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Ask the Expert: When Should Parents Start ‘Teaching’ Discipline?

A recent ‘Ask the Expert’ question to The Goddard School Blog reads, ‘Everyone at our house knows that ‘discipline by distraction’ works well for very young children. At what point should we start  actively teaching boundaries and appropriate behavior? Is 20 months too late to start the process? At what age can that kind of gentle discipline start to become effective?’

All children–and parents–are unique, so I have no clue what age would be best for any particular child-parent pair to start a system of discipline. All I can discuss are ranges when developmental agendas are unfolding and try to give you some heads-ups.

Between 18-36 months, so much happens developmentally that it’s easy to lose sight of the objective. The long-term goal here is cultivating self-control in the child, not parental control of the child. Through your words and your own behavior during this period, you are teaching the basics of judgment and control that will work not only when you are present, but hopefully when you are not, as in those teen years.

Before shame and guilt show up, discipline by distraction is your best hope.  Shame and guilt are critical partners in disciplining children and they develop late in the second year for most kids.  Shame arises when a toddler gets an unexpected, negative reaction to something he/she has done from someone he/she loves. He/she feels instantly deflated and may or may not blush, but he/she clearly registers a negative physical reaction to this interaction. This reaction doesn’t exist earlier because the brain has only just now developed the complex connections between words, behavior and emotions.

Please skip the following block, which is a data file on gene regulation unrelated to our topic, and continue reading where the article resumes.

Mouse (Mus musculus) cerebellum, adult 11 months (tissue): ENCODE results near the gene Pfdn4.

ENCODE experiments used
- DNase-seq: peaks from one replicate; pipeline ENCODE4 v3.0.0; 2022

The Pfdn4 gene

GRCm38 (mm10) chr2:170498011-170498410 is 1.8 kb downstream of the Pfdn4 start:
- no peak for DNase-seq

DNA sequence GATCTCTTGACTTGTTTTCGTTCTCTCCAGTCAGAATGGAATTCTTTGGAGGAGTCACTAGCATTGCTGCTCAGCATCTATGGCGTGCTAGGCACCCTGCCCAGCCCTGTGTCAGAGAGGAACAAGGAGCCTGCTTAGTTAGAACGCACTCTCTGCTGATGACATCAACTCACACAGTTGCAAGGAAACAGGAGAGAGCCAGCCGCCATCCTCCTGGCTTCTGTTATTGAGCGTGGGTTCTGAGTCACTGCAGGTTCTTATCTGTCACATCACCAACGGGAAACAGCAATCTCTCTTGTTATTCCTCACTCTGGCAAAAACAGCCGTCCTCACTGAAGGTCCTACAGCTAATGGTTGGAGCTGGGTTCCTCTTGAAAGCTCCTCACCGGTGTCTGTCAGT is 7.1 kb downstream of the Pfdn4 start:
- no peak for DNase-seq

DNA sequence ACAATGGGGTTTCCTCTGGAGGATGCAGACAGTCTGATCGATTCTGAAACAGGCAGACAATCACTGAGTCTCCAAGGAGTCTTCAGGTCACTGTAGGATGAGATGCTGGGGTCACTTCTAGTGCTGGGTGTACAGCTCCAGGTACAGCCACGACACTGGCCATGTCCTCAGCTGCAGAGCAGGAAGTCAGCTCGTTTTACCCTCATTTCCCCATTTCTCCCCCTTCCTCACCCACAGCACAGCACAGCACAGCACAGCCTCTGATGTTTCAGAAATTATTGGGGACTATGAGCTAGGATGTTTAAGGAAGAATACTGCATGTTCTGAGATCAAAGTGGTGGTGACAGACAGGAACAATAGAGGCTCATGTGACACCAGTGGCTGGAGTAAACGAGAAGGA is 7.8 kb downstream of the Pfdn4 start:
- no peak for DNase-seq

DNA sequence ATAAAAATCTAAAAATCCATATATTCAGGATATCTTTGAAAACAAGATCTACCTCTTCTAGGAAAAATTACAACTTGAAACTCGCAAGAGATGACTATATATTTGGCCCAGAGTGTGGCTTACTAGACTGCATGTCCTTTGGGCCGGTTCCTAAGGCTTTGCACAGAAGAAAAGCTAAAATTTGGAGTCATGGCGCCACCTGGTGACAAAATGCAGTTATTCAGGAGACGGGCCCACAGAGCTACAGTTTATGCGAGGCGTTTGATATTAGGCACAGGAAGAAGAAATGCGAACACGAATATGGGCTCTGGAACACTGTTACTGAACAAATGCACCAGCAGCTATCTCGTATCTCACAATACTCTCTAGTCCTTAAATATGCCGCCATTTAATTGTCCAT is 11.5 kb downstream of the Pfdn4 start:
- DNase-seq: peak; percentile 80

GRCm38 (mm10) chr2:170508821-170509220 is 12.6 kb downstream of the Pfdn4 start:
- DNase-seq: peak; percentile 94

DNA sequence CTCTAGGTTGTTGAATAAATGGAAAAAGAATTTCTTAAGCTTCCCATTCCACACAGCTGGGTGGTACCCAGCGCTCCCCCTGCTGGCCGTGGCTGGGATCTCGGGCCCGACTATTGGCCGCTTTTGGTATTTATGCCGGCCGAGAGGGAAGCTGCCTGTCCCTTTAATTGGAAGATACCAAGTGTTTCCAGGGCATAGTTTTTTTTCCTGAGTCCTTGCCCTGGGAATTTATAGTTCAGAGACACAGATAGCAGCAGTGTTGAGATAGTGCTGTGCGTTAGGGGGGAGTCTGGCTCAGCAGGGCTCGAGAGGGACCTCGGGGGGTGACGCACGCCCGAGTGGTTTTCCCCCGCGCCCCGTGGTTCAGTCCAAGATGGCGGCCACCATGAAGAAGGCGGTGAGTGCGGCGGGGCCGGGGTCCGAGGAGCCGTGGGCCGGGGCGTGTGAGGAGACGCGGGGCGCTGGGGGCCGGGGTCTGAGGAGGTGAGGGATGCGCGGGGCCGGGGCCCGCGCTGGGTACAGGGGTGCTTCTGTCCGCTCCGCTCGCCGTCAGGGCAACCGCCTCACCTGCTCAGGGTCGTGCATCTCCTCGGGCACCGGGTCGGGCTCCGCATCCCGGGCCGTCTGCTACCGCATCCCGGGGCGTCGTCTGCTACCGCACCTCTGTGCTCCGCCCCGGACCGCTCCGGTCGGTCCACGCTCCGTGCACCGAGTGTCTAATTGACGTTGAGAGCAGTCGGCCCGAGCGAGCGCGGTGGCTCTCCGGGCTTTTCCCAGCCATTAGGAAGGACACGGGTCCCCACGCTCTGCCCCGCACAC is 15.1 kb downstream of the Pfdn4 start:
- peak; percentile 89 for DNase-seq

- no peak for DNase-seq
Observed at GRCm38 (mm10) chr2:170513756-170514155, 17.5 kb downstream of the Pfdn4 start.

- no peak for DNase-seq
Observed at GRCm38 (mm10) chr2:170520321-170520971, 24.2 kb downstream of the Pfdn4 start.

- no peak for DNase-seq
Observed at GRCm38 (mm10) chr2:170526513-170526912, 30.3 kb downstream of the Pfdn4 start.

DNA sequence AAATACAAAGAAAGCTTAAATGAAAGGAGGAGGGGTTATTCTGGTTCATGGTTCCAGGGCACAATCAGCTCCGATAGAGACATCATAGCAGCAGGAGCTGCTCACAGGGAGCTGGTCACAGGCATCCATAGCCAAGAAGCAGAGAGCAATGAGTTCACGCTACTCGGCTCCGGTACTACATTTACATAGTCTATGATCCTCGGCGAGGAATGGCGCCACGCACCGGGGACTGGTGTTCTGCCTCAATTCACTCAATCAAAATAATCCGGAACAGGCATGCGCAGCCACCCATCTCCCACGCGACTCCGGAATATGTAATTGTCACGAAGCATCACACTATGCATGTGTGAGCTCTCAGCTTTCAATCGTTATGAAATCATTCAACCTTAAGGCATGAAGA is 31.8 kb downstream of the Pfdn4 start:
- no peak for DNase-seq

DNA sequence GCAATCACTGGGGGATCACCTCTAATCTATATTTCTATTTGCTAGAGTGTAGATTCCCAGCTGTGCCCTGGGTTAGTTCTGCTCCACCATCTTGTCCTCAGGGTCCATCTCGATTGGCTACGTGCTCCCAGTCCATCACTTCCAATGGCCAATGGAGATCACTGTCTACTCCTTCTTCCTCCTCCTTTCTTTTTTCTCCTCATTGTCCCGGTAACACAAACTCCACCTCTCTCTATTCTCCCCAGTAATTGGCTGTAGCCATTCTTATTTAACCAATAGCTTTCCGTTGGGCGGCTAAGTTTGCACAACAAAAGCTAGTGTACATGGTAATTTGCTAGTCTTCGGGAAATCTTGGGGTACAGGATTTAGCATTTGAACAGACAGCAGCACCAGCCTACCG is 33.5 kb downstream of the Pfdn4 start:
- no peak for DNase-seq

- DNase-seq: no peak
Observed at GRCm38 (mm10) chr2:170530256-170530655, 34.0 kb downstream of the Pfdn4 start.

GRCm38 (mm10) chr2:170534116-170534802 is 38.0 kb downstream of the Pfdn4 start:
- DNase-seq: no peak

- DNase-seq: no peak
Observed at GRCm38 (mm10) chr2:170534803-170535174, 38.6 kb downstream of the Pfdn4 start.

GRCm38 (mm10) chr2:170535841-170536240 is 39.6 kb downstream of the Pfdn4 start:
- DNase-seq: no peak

What you do next will help the child learn over time that his negative behavior violates your important standards for his well-being, and that there are ways to avoid guilt, which is the primary consequence of shame and hurts just as much. Therefore, once that shame reaction starts, it’s worth adding a firm but simple “No, we don’t jump on the coffee table.” The toddler’s increasing memory skills are sometimes  helping him to remember that even when the coffee table leap looks like fun, the grown-ups don’t like that behavior.

Your consistent, firm,  low-key and brief repetition of the same words and actions in response to his dangerous or uncooperative behavior enable your child to begin to feel emotional distress (shame and guilt) when he breaks those rules. His desire to please you is something to rely on, but not to manipulate. After about18 months of this kind of interaction, your child will show the beginning of a sense of right and wrong. Voila! A conscience starts to emerge just in the nick of time (about pre-K).

Our kids aren’t the only ones feeling shame and guilt. How we manage those emotions in ourselves is related to our own personal character and temperament. Periodically reassess the fit between you and your child’s temperamental styles enough to stay in sync so that you don’t feel you are ‘constantly battling.’ Laid-back kids are often confused by feisty caretakers, just as shy parents are flustered by feisty kids. One solution is to do more tag-teaming with the parent or grandparent that seems to be less ‘undone’ by the challenging behavior during this stage. Now you know why there are quotes around ‘teaching’ in the title.  Remember, it DOES get better.

Additional guidance is from Chapter 8 of Dr. Pruett’s Me, Myself and I: How Children Build Their Sense of Self: 18-36 Months, Goddard Press.